Root vegetables including Celeriac, Jerusalem Artichokes, Swede, Beetroot, organic Heritage Carrots and Leeks.
Potato varieties are Cyprus and Desiree, Maris Piper, and waxy-fleshed La Ratte.
Fresh organic Ginger Root and Turmeric Root.
Our freshly-stocked londonfermentary.com fridge this month typically includes Water Kefir flavours like Blood Orange, Yorkshire Rhubarb, Cranberry & Chilli and Honey & Camomile. Don’t forget your refillable bottles for “Kefir on the tap” option. In LF fridge you’ll find an extensive range of seasonal Fermented Vegetables too. Please , check LF website for latest Inspirational Fermentation Course dates www.londonfermentary.com
Here is a recipe using fruits that are at their best right now – that beautiful pink forced Yorkshire Rhubarb and Sicilian Blood Oranges. It’s adapted from Nigel Slater’s recipe in Tender Volume II and I can think of no simpler way to celebrate these two wonderful ingredients together.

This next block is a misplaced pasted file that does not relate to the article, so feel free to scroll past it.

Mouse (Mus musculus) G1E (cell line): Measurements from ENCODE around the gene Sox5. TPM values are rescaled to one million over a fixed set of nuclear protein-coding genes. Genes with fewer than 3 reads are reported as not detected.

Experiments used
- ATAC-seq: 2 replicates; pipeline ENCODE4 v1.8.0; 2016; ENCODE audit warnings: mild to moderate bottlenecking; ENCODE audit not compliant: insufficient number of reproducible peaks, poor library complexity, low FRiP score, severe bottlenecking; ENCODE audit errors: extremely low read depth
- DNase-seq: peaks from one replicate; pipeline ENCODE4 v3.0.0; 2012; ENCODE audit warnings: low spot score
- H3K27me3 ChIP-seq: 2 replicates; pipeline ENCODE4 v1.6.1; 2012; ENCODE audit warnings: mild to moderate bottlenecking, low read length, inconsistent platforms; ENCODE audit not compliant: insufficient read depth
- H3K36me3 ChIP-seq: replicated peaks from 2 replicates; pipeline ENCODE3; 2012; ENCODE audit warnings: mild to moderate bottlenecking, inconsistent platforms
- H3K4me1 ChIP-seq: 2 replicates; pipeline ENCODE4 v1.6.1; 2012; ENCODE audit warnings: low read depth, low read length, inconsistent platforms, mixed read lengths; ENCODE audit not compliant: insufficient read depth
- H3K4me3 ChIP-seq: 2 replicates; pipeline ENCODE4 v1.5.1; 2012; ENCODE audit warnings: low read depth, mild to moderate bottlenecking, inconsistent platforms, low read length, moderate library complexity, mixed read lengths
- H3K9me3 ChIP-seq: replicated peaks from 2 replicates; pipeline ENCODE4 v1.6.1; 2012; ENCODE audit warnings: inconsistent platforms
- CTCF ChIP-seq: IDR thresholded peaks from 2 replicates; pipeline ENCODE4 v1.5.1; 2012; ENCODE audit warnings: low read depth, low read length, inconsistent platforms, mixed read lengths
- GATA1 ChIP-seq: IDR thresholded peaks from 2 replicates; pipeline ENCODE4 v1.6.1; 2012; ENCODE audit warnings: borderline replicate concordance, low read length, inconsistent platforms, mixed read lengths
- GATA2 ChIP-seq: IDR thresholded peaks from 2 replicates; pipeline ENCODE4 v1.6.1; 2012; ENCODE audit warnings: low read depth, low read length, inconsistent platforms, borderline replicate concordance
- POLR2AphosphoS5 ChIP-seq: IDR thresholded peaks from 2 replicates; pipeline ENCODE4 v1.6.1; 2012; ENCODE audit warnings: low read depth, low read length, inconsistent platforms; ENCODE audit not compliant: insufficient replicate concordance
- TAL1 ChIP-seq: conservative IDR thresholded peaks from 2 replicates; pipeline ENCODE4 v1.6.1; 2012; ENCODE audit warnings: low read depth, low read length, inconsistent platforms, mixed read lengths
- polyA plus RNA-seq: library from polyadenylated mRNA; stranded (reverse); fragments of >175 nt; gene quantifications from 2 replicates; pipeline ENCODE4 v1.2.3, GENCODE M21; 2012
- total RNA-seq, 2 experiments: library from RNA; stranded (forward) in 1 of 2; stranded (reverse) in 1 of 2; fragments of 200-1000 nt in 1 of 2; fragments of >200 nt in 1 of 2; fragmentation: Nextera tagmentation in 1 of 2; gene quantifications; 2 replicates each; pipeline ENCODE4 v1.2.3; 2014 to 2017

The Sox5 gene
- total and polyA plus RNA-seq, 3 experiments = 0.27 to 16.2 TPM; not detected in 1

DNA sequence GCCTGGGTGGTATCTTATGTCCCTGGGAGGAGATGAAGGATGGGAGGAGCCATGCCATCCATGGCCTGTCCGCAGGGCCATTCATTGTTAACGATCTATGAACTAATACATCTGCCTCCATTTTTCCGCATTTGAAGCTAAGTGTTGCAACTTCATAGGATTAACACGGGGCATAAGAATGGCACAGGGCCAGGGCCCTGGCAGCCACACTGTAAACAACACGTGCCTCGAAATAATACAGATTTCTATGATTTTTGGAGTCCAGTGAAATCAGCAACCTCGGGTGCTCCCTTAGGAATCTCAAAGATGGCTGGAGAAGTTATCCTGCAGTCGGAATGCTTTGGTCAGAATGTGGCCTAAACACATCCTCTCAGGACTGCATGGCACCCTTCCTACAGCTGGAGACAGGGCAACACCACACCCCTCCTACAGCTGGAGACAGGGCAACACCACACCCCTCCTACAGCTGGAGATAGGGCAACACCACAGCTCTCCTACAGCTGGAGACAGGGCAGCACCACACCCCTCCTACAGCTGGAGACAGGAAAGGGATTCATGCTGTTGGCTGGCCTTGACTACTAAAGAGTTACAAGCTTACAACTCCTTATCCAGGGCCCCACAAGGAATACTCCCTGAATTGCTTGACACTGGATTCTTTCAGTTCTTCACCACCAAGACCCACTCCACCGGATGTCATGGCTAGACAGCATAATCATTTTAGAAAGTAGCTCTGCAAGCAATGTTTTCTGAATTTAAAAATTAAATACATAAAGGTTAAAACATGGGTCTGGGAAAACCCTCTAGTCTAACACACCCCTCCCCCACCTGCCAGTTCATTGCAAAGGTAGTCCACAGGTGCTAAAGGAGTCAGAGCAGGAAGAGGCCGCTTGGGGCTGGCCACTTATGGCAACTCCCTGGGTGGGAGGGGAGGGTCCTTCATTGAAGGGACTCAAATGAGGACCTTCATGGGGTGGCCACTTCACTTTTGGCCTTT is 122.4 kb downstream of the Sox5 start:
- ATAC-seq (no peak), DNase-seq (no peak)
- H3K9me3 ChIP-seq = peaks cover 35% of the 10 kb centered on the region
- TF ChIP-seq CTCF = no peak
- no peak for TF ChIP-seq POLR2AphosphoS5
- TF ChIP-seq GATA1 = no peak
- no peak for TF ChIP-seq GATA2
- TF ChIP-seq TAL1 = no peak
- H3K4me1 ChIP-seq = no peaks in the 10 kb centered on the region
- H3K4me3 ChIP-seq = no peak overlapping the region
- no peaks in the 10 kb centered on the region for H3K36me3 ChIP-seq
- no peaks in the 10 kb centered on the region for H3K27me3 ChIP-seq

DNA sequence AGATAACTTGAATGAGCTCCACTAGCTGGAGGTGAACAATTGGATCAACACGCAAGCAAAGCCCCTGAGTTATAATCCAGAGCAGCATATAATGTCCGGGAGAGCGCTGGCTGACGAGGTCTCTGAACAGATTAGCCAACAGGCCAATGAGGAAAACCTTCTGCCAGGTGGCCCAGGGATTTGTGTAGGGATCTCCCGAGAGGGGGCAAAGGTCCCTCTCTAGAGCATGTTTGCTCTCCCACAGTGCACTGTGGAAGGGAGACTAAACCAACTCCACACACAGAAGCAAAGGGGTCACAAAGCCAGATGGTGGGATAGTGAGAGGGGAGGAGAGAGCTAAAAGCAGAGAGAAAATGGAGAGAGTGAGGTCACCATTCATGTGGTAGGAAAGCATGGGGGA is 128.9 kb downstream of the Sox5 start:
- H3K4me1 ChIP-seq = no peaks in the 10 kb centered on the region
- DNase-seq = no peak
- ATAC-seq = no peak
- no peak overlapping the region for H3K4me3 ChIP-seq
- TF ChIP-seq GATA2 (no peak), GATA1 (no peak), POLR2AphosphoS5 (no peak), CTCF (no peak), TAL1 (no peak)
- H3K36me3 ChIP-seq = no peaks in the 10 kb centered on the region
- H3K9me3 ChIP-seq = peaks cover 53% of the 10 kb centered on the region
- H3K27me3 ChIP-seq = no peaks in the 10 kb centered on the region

Rhubarb with Blood Orange
4 Blood Oranges
1 vanilla pod
Heat the oven to 200C (180C Fan).
Rinse the rhubarb, cut off and discard the leaves. Chop the stems into short lengths and place in an oven-proof dish.
Remove the peel from two of the oranges, cutting away any white pith, then slice the fruit thickly and add it to the rhubarb.
Squeeze the juice from the remaining two oranges, and pour over the rhubarb.
Add a good tablespoon of sugar and the vanilla pod.
Cover the dish with foil and cook in the oven until the rhubarb yields to the pressure of a fork.
Check and adjust the sweetness to your taste.
Allow to cool then spoon into serving glasses, cover with clingfilm, and chill in the fridge for at least an hour but will keep for 2-3 days.
Yorkshire Forced Rhubarb